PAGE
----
Cutaneous Pinprick Sensibility as a Screening Device

Part Two: Enhanced diagnosis of diabetic peripheral neuropathy using
refined technique and dedicated single-use precision technology.


ACutaneous pinprick sensibility testing is routinely used in neurology and diabetes. It is asserted here that the test is valuable for the prognoses of conditions with pathophysiologies dominated by small nerve fiber destruction.
Contemporary literature neglects neurological pinprick among the cutaneous modalities. Rarely is it clinically or technically reviewed for its diagnostic virtues, however, closer scrutiny of the relevant neuropathophysiology suggests that adequately executed pinprick is a logical choice.

The pinprick deficit produced by small fiber population loss is commonly reported to precede that of light touch. It may reflect the development of clinically critical thresholds of neuropathy not revealed by testing with other modalities. The following represents part of a larger peer-reviewed effort to address issues of clinical efficacy and infection control.

Nerve constituents typically damaged by metabolic disorders (eg, diabetes) are small fiber populations, implying that protective sensation (ie, focusing on larger-diameter fiber populations), as opposed to protective pain may lack sufficient discrimination for refined diagnosis and prognostication.1-6 Pinprick data from the 10,000-patient cohort North-West Diabetes Foot Care Study corroborates this notion.7 Where early detection of neuropathic change is considered useful, there emerges a case to redefine the stages or thresholds at which loss of protective sensation is clinically apparent.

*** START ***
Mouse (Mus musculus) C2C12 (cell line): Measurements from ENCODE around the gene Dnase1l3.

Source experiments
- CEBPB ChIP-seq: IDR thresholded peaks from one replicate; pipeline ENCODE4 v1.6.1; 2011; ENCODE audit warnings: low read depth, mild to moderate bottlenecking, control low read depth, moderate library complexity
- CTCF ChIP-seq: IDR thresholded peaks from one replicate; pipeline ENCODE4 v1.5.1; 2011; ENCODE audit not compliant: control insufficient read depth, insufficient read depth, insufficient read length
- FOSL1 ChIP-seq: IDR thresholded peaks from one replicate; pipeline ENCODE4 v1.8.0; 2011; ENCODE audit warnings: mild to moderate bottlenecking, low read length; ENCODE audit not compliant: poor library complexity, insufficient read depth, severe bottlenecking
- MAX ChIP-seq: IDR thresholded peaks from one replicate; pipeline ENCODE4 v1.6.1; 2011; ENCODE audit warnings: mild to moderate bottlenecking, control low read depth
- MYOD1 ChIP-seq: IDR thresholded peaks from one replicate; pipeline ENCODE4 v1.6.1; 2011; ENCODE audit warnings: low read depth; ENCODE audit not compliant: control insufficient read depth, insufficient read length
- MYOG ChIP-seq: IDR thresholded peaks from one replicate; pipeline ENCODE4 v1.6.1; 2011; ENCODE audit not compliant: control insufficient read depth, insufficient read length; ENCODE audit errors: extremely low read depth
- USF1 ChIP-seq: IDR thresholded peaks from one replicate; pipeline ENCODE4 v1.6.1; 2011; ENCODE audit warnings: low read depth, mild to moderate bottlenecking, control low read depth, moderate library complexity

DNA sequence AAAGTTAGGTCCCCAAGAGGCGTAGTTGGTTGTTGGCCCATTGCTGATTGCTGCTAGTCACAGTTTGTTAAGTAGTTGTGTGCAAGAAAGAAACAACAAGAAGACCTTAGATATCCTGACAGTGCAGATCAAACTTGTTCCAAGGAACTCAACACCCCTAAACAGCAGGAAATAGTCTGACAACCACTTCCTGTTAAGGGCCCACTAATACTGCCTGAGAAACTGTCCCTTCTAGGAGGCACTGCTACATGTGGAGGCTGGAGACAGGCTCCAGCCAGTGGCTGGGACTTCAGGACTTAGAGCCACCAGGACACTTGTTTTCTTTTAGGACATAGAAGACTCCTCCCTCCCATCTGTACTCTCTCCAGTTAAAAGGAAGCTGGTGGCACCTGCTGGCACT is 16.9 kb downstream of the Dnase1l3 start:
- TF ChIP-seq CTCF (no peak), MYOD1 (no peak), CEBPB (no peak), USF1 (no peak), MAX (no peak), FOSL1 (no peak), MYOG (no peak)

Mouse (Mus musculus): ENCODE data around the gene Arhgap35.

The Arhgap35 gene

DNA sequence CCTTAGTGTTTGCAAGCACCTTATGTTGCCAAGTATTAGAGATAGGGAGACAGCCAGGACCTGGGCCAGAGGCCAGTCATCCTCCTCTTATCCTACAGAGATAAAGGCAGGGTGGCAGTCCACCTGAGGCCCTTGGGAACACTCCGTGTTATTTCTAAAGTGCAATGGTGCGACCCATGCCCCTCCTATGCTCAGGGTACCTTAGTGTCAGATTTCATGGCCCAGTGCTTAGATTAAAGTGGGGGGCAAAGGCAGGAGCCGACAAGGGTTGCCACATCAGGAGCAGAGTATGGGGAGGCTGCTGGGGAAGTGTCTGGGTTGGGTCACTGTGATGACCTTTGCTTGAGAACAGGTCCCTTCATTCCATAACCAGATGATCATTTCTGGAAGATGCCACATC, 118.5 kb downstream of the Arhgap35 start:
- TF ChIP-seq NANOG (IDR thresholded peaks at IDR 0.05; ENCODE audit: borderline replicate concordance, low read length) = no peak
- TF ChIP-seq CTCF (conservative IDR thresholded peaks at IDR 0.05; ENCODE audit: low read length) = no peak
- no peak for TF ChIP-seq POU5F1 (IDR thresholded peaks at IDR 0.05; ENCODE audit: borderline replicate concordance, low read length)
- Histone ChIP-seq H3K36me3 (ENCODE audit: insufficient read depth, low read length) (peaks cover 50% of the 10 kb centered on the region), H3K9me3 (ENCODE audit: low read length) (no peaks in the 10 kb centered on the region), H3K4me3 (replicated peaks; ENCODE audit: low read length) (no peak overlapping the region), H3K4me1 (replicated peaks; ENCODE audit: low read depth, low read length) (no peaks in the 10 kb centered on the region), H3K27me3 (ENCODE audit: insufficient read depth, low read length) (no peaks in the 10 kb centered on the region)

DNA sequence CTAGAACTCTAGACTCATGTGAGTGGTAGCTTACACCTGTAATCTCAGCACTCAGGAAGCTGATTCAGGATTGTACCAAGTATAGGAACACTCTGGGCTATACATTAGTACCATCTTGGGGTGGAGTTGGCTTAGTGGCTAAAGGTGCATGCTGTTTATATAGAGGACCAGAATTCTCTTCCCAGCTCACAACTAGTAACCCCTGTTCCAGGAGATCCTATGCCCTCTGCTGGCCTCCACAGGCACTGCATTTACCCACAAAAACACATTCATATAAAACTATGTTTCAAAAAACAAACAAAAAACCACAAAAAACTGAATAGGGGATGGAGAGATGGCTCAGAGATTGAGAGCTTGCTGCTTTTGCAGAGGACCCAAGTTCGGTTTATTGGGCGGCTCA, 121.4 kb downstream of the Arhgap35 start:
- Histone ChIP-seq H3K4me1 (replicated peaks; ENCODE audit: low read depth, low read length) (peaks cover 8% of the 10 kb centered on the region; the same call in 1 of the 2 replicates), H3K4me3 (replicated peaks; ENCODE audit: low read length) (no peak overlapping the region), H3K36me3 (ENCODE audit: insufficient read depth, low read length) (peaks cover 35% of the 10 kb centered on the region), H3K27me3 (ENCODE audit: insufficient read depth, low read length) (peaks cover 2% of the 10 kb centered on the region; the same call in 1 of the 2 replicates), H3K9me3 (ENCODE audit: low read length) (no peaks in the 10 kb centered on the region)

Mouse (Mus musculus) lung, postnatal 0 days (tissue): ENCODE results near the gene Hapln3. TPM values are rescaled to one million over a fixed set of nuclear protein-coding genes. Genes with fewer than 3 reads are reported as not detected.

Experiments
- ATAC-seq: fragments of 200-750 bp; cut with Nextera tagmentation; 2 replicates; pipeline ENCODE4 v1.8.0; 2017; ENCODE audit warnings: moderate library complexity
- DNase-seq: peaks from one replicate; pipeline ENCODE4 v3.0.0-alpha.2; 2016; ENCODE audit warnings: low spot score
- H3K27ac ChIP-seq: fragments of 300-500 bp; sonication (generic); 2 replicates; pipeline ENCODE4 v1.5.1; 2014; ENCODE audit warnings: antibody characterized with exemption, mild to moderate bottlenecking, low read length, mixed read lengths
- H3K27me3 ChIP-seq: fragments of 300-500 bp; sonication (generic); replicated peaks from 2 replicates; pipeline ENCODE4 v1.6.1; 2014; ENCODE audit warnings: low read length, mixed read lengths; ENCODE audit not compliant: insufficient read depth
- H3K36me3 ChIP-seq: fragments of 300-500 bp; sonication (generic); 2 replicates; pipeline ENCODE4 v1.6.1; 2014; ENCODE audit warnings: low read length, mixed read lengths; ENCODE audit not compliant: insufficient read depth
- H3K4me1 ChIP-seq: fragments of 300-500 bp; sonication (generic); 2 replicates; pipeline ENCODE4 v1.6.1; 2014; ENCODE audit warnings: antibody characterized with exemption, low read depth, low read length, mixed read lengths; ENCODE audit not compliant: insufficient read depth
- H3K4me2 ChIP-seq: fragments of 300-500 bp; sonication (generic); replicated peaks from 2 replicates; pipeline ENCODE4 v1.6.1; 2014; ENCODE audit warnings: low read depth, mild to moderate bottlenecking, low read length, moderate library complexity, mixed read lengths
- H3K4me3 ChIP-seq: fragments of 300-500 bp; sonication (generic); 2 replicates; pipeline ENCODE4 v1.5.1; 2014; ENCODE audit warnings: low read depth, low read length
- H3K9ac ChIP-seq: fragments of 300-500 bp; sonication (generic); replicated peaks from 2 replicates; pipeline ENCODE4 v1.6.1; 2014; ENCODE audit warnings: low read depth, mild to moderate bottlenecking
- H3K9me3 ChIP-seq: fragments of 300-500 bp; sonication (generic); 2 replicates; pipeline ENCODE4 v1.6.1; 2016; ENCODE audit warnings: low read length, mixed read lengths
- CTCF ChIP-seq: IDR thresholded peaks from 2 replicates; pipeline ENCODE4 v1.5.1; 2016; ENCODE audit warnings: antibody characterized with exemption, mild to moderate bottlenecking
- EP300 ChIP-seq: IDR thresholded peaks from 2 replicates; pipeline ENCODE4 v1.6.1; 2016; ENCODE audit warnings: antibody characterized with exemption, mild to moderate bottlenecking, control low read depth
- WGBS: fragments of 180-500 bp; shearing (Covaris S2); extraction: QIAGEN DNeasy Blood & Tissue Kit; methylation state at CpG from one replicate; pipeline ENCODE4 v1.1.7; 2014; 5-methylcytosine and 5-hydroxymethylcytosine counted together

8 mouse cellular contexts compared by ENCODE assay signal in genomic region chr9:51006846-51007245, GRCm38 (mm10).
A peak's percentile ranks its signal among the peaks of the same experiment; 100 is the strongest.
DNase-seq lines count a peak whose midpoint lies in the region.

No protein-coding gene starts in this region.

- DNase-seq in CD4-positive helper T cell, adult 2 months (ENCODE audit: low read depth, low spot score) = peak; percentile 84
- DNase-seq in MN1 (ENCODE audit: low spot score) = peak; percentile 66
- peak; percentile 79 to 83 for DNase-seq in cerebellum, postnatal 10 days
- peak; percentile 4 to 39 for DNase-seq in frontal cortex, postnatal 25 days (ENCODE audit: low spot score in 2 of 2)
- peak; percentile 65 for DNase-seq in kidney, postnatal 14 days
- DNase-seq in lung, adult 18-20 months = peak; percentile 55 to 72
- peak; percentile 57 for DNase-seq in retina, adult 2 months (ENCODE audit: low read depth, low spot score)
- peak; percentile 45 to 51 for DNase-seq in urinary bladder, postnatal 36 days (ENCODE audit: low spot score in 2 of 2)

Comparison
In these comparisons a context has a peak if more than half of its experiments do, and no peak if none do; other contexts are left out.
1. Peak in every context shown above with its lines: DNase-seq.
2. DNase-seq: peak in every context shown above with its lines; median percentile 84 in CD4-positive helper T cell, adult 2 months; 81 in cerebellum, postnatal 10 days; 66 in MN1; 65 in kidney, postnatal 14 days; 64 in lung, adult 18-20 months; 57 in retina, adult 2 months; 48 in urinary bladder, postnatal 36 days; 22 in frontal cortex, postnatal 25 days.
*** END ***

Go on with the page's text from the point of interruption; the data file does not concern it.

Early diagnosis of diabetic peripheral neuropathy (DPN) is a critical part of clinical management. Combined with proper management, it may avoid debilitating diabetes complications. Yet, recent Diabetes UK research showed that people may have diabetes for 9 to12 years before they are diagnosed.8 By this stage, many patients may develop neuropathy, and their responses to standard examination procedures are likely to demonstrate altered nerve function. Techniques to identify DPN risk factors are usually applied at annual check-ups, although it is contended that current techniques are crude and may be insufficiently sensitive to detect the early deficit. If so, we may fail to predict subtle loss of protective thresholds in time to avoid critical management of complications.

An evidence-based approach supplies us with a reliable application in the clinical setting. Ascertaining and generating a reliable basis for description and reproduction of test conditions may eclipse established understanding, not through contradiction but rather by distraction. Some human physiology aspects cannot be quantified though preconceived models of function.

Small nerve fiber destruction is largely progressive, and therefore the deficit endured is incremental. In order to accurately reflect typical pathophysiological function, pinprick sensitivity deficit should be discernable on an analog scale. Pain perception is a subjective affair and may vary (1) among the patient population and (2) in the same patient under differing conditions (eg, environment and emotion). Pain sensitivity is in a state of perpetual flux. We need an objective scale, intended to quantify pinprick deficit by comparison with a standard measure almost physiologically impossible except on the grossest crude scale (ie, the most common scale used in pinprick assessment). A standard measure simply does not exist. Typically, a binary or digital on-or-off approach is employed to test the patient’s ability to (1) make the distinction between sharp and blunt stimuli or (2) simply recognize the presence of a painful one. This technique imposes a model of neuropathophysiological behavior that is incompatible with human function. The clinical obligation is not to demonstrate the absence of pain perception, but to reveal its early diminution. The employment of appropriate technique is key.